Why everything might have taken so long

I asked why humanity took so long to do anything at the start, and the Internet gave me its thoughts. Here is my expanded list of hypotheses, summarizing from comments on the post, here, and here.

Inventing is harder than it looks

  1. Inventions are usually more ingenious than they seem. Relatedly, reality has a lot of detail.
  2. There are lots of apparent paths: without hindsight, you have to waste a lot of time on dead ends.
  3. People are not as inventive as they imagine. For instance, I haven’t actually invented anything – why do I even imagine I could invent rope?
  4. Posing the question is a large part of the work. If you have never seen rope, it actually doesn’t occur to you that rope would come in handy, or to ask yourself how to make some.
  5. Animals (including humans) mostly think by intuitively recognizing over time what is promising and not among affordances they have, and reading what common observations imply. New affordances generally only appear by some outside force e.g. accidentally. To invent a thing, you have to somehow have an affordance to make it even though you have never seen it. And in retrospect it seems so obvious because now you do have the affordance.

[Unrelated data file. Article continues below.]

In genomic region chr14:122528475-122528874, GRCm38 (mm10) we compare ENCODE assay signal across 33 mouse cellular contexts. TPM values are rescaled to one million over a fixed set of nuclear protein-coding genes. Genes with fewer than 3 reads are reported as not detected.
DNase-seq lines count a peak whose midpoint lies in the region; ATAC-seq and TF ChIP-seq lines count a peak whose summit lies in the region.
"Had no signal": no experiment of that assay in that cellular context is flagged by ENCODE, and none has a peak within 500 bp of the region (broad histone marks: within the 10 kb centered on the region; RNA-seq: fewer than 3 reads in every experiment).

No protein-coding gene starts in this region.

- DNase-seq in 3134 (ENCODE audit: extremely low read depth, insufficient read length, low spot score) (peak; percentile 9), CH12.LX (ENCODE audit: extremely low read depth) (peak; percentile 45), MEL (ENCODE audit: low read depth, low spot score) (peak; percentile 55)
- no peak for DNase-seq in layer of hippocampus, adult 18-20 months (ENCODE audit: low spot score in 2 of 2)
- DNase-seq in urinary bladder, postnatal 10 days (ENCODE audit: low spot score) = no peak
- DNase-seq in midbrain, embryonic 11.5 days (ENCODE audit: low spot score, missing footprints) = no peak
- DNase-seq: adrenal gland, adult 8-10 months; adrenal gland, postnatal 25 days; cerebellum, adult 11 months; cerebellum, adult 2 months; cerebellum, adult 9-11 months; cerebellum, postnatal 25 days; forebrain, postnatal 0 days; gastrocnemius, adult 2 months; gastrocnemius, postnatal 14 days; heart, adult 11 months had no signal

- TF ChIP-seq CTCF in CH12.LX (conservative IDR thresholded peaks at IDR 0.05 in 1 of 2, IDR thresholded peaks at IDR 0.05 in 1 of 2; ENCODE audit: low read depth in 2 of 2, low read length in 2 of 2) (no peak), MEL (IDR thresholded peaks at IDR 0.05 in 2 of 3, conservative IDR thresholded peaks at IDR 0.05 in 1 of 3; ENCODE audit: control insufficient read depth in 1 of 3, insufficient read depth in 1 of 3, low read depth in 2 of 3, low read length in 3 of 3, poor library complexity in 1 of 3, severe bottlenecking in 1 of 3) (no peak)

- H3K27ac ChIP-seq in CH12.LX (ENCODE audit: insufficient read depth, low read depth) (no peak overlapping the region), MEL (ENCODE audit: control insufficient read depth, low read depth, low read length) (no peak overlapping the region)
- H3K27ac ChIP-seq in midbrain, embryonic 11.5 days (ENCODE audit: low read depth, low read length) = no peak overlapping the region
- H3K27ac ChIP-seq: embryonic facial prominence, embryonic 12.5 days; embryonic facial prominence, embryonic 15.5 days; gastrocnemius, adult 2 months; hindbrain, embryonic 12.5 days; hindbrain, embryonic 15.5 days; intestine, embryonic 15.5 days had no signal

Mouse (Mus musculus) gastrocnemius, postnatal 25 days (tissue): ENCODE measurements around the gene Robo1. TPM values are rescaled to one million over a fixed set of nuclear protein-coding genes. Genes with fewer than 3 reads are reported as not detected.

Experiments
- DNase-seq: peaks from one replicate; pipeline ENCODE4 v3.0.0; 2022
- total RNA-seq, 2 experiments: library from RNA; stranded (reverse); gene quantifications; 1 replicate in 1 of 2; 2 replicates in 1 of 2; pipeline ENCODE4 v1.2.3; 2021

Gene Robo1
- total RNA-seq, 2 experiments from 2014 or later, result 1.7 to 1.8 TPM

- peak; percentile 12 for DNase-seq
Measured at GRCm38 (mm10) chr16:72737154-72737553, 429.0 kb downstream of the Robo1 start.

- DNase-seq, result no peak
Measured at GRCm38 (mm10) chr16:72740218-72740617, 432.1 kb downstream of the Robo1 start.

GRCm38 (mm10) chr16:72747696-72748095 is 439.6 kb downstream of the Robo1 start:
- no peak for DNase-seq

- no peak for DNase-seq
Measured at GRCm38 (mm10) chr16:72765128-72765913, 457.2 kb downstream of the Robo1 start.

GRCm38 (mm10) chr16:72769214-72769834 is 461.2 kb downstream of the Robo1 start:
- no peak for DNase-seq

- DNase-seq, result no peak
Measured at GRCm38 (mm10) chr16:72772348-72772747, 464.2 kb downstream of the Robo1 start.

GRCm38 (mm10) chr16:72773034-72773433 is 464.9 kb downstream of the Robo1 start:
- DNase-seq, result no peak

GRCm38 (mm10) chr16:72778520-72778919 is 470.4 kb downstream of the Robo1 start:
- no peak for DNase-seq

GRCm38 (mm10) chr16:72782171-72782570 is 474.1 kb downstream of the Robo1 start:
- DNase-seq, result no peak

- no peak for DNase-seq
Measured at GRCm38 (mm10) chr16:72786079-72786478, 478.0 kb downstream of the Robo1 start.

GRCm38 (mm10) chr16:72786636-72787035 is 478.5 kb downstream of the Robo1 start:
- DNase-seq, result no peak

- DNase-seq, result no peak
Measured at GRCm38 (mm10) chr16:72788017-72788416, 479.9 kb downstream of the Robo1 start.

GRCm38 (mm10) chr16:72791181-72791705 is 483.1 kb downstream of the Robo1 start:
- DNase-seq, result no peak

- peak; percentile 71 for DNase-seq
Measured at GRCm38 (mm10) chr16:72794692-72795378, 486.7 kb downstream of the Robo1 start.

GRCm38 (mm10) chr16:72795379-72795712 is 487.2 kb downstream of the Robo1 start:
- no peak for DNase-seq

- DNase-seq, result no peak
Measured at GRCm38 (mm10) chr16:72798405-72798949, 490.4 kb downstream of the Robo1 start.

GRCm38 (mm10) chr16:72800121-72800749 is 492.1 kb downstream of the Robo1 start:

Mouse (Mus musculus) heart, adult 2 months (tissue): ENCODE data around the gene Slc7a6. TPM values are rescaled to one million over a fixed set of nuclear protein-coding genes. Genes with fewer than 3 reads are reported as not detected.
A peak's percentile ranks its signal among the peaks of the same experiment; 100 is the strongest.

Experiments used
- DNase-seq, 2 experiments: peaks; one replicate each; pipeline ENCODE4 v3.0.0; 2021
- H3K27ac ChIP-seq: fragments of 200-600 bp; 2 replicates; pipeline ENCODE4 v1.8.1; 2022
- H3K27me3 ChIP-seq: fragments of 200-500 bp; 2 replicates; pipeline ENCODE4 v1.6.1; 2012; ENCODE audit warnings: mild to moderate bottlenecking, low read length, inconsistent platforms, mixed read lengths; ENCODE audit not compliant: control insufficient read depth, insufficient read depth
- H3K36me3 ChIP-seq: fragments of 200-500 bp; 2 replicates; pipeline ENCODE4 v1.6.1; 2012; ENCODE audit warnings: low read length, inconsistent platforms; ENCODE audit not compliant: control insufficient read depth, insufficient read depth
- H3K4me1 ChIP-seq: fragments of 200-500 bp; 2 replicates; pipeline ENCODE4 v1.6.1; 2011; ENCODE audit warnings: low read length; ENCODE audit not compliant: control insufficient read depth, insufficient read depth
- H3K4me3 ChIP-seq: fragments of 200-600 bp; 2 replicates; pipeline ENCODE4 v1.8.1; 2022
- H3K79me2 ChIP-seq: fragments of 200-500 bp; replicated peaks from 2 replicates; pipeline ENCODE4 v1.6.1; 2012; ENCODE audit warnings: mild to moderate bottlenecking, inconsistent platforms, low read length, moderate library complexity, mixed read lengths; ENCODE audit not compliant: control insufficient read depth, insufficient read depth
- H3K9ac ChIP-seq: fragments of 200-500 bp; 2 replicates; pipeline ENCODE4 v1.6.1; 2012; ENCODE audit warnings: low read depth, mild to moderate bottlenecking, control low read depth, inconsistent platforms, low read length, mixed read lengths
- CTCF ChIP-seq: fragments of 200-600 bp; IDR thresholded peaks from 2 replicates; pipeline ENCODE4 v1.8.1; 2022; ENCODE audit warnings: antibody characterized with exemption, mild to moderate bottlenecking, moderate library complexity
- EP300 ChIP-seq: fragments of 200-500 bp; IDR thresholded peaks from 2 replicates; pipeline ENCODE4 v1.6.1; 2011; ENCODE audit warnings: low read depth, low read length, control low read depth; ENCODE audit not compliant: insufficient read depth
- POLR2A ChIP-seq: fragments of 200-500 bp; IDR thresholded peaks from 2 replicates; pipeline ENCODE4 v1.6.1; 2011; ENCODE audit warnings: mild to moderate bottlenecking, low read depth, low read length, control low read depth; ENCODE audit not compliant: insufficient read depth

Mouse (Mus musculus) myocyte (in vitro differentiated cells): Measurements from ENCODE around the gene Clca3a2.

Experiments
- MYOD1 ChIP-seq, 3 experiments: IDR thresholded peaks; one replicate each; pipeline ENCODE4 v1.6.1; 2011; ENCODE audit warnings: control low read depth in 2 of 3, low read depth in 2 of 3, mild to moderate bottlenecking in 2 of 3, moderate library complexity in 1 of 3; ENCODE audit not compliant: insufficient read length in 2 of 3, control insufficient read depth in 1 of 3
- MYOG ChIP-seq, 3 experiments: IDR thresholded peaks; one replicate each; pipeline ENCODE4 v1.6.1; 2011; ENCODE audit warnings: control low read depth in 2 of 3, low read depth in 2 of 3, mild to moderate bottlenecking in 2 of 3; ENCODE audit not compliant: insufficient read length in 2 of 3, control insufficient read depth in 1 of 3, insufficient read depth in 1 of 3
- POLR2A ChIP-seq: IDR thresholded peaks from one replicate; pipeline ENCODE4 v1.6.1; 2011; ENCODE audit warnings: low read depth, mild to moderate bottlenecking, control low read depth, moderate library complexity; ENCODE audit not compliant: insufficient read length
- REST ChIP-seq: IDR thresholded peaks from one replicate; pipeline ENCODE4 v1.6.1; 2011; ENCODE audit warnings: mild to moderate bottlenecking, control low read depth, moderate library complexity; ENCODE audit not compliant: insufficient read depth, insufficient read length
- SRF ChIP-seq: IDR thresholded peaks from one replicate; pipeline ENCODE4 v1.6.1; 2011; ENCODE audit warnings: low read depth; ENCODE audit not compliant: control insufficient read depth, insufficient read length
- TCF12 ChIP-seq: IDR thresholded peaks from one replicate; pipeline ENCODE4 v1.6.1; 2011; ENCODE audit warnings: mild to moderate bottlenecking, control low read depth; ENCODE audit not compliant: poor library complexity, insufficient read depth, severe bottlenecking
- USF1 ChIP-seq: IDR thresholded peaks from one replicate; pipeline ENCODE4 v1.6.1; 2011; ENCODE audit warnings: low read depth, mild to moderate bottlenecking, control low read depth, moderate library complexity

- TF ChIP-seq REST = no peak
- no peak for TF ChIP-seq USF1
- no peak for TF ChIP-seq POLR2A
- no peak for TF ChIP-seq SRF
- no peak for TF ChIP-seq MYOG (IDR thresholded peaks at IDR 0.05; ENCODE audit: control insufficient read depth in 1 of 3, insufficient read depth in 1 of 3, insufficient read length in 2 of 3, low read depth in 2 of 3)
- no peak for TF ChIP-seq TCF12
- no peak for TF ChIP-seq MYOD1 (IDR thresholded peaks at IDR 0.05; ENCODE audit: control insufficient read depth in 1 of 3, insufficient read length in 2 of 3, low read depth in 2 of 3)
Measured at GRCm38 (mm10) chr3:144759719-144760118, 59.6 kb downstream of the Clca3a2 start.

People fifty thousand years ago were not really behaviorally modern

  1. People’s brains were actually biologically less functional fifty thousand years ago.
  2. Having concepts in general is a big deal. You need a foundation of knowledge and mental models to come up with more of them.
  3. We lacked a small number of unimaginably basic concepts that it is hard to even imagine not having now. For instance ‘abstraction’, or ‘changing the world around you to make it better’.
  4. Having external thinking tools is a big deal. Modern ‘human intelligence’ relies a lot on things like writing and collected data, that aren’t in anyone’s brain.
  5. The entire mental landscapes of early people was very different, as Julian Jaynes suggests.  In particular, they lacked self awareness and the ability to have original thought rather than just repeating whatever they usually repeat.